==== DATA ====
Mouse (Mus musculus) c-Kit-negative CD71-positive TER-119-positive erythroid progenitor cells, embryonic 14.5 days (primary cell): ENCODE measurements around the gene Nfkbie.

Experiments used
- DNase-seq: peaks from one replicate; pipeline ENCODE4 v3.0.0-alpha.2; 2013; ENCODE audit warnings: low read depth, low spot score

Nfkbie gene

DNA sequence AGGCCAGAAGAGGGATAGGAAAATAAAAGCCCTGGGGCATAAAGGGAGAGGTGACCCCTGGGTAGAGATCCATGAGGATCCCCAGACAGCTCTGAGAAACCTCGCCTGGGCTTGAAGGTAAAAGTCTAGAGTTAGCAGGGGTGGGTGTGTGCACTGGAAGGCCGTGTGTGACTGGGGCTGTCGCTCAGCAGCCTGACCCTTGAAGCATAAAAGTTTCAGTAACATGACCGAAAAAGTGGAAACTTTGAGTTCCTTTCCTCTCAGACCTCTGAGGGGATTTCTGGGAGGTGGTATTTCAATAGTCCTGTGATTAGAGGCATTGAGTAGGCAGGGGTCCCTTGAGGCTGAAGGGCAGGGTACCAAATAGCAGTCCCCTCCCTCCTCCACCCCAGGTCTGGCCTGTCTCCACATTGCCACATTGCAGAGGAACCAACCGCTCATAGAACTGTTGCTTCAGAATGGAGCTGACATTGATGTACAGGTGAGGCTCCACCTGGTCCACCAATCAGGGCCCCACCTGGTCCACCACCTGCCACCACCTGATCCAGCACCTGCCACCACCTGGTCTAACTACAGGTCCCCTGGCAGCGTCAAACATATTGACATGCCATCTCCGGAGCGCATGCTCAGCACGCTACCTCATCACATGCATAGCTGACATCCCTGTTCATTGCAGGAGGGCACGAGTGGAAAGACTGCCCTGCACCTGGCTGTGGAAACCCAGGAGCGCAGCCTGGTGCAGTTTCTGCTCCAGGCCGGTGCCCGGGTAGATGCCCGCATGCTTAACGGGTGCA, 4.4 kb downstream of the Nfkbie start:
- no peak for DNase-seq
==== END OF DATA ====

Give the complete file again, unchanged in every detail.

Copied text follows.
Mouse (Mus musculus) c-Kit-negative CD71-positive TER-119-positive erythroid progenitor cells, embryonic 14.5 days (primary cell): ENCODE measurements around the gene Nfkbie.

Experiments used
- DNase-seq: peaks from one replicate; pipeline ENCODE4 v3.0.0-alpha.2; 2013; ENCODE audit warnings: low read depth, low spot score

Nfkbie gene

DNA sequence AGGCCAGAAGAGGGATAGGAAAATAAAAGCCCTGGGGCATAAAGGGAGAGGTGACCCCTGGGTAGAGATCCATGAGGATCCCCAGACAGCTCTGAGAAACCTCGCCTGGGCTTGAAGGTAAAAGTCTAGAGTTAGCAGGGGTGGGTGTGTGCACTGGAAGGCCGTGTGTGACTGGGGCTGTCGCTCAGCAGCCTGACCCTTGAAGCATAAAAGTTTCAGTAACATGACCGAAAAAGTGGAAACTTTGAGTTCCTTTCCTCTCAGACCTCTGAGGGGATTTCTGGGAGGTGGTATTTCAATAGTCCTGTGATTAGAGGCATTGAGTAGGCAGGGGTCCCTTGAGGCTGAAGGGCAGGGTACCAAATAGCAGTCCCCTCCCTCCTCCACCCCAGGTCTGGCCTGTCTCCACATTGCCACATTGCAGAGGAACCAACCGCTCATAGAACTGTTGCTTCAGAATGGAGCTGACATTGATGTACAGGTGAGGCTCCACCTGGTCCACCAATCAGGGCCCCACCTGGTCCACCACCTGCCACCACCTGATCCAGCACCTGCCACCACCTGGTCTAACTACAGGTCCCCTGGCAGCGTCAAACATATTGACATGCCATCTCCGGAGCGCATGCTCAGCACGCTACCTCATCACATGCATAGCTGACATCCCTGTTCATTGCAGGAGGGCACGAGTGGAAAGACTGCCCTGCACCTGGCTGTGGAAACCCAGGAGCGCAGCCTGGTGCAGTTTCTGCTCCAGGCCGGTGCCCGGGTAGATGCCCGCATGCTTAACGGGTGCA, 4.4 kb downstream of the Nfkbie start:
- no peak for DNase-seq